Monday, August 29, 2011

Are YOU Laconic?!

From: :

la·con·ic (l-knk)


Using or marked by the use of few words; terse or concise.


[Latin Lacnicus, Spartan, from Greek Laknikos, from Lakn, a Spartan (from the reputation of the Spartans for brevity of speech).]


la·coni·cal·ly adv.

Word History: The study of the classics allows one to understand the history of the term laconic, which comes to us via Latin from Greek Laknikos. The English word is first recorded in 1583 with the sense "of or relating to Laconia or its inhabitants." Laknikos is derived from Lakn, "a Laconian, a person from Lacedaemon," the name for the region of Greece of which Sparta was the capital. The Spartans, noted for being warlike and disciplined, were also known for the brevity of their speech, and it is this quality that English writers still denote by the use of the adjective laconic, which is first found in this sense in 1589.

The American Heritage® Dictionary of the English Language, Fourth Edition copyright ©2000 by Houghton Mifflin Company. Updated in 2009. Published by Houghton Mifflin Company. All rights reserved.

Why did I post this? Again, my son's AP English class has me thinking ... who knows ... maybe I'll learn something from his homework this year. Tonight, he asked me to help him think of characters from literature that speak laconically.

I googled it.

Huckleberry Finn? I don't think I agree with Google.

What laconic characters can you come up with?


  1. I love finding out about the origins of words. I also like breaking words down into composite parts, because so many English words have logical meanings once you know where their parts come from. But then, I am a geek.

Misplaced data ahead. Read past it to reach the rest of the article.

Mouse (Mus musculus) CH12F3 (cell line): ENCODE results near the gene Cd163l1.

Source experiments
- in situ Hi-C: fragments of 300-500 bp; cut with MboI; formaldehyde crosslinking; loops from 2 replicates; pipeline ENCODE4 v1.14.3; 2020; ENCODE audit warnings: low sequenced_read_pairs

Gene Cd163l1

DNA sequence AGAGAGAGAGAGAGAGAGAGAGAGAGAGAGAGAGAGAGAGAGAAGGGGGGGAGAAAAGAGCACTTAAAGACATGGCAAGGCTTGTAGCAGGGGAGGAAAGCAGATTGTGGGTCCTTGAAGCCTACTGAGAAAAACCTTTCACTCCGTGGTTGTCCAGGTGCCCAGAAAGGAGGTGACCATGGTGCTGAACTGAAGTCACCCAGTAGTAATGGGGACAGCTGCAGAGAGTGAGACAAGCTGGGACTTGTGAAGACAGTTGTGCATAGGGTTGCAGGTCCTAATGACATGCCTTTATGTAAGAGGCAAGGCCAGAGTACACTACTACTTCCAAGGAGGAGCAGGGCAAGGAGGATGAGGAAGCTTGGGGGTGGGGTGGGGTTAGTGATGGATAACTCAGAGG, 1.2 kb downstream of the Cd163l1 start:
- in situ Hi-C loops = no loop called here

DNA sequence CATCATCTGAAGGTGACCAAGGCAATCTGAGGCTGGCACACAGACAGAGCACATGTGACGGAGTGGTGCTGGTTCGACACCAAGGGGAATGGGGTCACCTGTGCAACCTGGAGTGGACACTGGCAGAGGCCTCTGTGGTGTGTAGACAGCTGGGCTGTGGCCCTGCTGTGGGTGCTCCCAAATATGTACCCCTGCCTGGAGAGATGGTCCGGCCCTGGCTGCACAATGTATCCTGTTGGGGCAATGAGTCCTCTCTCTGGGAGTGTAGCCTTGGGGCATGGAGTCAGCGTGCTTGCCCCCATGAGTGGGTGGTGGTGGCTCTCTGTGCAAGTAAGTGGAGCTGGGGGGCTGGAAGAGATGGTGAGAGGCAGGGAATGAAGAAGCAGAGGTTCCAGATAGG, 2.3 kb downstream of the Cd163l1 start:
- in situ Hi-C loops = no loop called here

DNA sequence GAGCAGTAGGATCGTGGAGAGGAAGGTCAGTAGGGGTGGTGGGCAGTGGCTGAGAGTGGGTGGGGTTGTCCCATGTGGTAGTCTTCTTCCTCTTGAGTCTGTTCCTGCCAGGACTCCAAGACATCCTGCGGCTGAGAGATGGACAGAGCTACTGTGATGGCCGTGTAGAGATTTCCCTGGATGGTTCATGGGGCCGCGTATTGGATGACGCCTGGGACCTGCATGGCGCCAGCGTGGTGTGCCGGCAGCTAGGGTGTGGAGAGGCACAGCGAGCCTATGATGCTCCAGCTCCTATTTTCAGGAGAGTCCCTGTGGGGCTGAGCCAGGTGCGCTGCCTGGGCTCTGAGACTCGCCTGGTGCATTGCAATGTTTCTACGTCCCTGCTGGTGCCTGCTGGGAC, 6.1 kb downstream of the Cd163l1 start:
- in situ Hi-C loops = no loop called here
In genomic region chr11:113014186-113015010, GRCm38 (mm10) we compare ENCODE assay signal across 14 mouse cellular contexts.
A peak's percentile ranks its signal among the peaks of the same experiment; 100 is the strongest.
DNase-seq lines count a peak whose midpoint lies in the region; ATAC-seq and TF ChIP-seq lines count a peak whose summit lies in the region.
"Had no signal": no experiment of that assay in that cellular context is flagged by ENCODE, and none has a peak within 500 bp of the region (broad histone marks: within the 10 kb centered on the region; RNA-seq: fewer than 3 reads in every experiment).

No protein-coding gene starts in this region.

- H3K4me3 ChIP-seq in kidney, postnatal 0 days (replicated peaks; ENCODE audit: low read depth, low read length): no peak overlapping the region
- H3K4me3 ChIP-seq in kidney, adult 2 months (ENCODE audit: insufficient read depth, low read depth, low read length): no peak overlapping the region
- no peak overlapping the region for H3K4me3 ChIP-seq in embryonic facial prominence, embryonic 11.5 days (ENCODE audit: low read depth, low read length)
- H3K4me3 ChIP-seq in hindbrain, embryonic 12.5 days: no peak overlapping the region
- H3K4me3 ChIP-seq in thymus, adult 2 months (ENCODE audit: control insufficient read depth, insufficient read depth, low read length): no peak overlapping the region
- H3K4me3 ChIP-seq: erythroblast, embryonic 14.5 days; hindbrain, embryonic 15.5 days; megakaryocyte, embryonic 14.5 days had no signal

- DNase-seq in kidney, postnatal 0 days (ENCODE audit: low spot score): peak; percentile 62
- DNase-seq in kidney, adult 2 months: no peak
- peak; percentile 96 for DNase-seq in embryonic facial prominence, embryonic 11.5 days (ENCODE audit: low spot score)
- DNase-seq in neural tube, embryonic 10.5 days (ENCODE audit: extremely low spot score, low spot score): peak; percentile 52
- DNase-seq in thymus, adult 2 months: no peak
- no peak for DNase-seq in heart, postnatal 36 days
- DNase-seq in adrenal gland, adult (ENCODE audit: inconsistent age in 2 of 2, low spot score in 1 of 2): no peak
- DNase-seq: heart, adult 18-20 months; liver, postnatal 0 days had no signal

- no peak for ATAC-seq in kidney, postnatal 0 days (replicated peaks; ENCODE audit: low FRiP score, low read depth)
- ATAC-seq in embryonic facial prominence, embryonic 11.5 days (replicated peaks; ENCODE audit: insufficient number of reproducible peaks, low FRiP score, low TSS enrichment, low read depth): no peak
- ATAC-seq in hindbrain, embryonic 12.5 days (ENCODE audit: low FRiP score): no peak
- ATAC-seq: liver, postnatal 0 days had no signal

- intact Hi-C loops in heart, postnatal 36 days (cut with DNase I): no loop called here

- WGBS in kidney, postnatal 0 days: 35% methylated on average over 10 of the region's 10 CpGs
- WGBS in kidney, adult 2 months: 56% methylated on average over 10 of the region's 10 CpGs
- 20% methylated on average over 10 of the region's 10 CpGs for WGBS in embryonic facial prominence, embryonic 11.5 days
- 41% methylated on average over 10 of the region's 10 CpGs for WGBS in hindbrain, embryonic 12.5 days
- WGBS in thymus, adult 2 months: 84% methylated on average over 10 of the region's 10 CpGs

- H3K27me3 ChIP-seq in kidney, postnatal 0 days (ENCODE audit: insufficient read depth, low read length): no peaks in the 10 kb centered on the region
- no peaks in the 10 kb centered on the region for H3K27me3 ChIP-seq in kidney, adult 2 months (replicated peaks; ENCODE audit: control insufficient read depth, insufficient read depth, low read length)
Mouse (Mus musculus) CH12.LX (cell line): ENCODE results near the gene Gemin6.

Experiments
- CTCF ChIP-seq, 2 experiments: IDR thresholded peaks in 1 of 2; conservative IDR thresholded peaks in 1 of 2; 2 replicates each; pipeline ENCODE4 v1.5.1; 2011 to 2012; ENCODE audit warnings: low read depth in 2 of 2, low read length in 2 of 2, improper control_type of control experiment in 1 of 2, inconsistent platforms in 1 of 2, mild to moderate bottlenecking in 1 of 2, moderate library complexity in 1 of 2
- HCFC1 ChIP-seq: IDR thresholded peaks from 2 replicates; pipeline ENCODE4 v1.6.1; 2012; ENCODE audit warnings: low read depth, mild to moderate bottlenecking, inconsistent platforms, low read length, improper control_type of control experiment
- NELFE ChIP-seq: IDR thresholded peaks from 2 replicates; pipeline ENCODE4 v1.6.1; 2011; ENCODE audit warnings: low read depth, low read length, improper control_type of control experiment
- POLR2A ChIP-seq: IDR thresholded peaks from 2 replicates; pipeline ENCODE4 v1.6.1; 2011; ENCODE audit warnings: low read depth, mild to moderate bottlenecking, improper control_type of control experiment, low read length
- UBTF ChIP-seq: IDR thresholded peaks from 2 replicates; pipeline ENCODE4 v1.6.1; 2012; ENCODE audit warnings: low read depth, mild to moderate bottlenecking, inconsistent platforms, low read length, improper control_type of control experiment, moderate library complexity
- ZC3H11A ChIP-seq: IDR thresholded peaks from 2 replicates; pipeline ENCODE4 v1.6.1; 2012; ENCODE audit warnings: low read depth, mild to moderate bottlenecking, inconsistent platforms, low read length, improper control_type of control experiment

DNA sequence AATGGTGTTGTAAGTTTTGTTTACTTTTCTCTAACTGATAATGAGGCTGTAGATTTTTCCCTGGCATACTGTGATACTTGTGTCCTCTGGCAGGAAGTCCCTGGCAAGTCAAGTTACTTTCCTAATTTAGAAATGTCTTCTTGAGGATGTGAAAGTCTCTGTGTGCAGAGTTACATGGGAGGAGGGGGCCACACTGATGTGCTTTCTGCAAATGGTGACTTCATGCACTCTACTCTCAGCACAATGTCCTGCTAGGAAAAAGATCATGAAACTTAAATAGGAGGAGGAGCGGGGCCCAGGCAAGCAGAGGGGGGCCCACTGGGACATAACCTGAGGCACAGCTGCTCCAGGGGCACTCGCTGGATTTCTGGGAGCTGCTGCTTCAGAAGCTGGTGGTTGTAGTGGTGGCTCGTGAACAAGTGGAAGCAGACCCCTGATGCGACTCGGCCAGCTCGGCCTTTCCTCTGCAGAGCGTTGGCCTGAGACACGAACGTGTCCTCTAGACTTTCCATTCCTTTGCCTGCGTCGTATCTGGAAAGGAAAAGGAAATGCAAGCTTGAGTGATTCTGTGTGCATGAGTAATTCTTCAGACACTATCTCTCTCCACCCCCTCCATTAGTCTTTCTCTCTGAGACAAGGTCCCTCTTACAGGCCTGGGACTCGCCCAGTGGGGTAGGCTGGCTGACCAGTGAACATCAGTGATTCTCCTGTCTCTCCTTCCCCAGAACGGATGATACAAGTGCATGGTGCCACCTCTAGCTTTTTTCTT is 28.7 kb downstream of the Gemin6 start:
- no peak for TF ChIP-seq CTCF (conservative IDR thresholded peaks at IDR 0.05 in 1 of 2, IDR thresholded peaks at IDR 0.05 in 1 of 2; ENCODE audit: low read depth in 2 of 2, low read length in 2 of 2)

2. I am definitely not laconic! I'm verbose! =)
    As for laconic characters... that's a tough one!

  3. None come to mind. Ohhh...The Old Man and the Sea???? Just had that flash....not sure though!

  4. Interesting. Can't think of any laconic characters, but writers yes. Hemingway comes immediately to mind.

  5. Hi, Margo, fellow Campaigner here. Like Shelby, I am the opposite of laconic. On the other hand, a few of my characters are rather laconic.

    Love when I learn a new word.

    See you out there....

  6. The character Butler from the Artemis Fowl series, Mr. Marko from the Avery Cates Series (not teen friendly if you mind cussing), um... Still a bit early to try and think up laconic characters but if you need something from the classics I'm sure after more tea I could think something up. I like looking for laconic characters since I'm rather verbose myself.

  7. WOW! You people are S.M.A.R.T.! :)

    Thanks for all of your great responses!

  8. Mr. Darcy from Pride and Prejudice. He doesn't do a lot of talking and when he does it's to the point.

    By the way, I LOVE the picture=)

  9. The stereotypical Western character is usually laconic, in fact most of the horse people that I have met tend to be laconic. In fiction you might note McRae from Lonesome Dove, played in the mini series by Tommy Lee Jones, who often plays laconic characters.